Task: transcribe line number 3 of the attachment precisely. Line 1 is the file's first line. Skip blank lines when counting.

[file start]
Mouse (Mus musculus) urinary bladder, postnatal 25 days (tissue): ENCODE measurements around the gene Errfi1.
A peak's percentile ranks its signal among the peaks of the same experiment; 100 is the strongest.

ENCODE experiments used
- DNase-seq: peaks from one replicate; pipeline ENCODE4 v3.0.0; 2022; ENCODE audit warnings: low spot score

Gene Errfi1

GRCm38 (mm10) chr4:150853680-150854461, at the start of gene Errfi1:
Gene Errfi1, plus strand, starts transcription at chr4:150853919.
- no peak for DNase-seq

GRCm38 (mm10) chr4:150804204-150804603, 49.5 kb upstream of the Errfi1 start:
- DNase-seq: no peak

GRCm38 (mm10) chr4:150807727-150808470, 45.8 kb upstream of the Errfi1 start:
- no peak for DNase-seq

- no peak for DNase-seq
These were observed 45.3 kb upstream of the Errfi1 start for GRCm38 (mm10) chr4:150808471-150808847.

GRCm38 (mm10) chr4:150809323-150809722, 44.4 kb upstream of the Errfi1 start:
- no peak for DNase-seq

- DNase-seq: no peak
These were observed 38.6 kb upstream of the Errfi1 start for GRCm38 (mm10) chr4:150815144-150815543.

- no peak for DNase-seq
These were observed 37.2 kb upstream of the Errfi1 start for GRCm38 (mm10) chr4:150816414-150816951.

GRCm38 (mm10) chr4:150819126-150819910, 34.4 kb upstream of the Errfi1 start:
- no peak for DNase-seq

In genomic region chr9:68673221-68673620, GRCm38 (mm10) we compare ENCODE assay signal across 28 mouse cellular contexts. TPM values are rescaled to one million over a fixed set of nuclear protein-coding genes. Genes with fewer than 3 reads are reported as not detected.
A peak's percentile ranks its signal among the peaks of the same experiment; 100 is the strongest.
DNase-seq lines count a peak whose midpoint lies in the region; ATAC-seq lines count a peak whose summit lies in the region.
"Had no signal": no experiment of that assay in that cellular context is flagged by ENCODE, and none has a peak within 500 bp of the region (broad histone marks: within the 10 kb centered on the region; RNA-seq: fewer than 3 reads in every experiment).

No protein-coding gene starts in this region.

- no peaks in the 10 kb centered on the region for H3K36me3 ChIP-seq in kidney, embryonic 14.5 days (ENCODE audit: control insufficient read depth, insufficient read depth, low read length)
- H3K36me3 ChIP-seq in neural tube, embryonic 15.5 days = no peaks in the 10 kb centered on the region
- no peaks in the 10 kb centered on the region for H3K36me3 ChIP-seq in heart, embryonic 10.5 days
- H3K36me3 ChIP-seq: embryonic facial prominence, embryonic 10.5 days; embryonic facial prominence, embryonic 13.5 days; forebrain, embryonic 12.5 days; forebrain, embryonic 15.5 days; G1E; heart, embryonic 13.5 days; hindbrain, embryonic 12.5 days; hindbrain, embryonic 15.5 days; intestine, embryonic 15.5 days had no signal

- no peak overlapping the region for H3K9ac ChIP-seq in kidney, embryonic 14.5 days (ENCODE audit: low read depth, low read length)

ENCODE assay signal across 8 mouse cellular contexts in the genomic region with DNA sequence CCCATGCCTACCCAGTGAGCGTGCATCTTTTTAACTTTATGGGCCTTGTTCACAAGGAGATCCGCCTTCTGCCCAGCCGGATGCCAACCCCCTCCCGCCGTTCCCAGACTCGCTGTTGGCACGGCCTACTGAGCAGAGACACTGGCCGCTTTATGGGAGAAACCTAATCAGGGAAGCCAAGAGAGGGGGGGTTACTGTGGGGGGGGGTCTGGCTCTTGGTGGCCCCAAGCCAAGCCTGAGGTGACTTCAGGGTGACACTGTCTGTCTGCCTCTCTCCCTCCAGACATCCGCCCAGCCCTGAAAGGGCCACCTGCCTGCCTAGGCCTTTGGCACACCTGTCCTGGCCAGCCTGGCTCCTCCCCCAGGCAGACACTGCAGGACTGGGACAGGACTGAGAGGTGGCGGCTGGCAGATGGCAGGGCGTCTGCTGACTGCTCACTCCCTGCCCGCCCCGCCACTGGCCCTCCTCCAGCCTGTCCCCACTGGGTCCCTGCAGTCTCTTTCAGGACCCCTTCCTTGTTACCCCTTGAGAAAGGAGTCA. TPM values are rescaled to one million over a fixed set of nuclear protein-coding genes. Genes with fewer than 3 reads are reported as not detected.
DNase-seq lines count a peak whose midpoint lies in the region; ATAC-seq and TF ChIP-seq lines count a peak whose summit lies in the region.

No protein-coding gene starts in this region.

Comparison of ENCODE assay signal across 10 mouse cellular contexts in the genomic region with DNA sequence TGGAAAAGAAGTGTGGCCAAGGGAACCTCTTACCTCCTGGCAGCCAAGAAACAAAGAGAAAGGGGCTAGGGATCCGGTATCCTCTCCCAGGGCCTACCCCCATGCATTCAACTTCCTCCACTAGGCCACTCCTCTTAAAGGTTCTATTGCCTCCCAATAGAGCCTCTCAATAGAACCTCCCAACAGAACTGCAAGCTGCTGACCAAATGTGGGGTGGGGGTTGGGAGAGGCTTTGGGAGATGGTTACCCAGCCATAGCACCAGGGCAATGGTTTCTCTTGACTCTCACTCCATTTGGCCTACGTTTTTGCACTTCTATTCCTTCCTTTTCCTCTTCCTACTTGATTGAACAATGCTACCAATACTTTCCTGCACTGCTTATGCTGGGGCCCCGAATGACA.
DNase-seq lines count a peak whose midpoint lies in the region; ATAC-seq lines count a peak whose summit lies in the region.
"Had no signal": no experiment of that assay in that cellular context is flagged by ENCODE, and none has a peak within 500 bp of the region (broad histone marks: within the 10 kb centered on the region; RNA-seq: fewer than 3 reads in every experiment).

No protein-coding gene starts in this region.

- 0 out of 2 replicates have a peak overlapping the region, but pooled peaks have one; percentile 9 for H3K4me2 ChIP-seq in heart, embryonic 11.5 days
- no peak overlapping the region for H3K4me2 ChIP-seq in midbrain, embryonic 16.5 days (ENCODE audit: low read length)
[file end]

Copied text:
ENCODE experiments used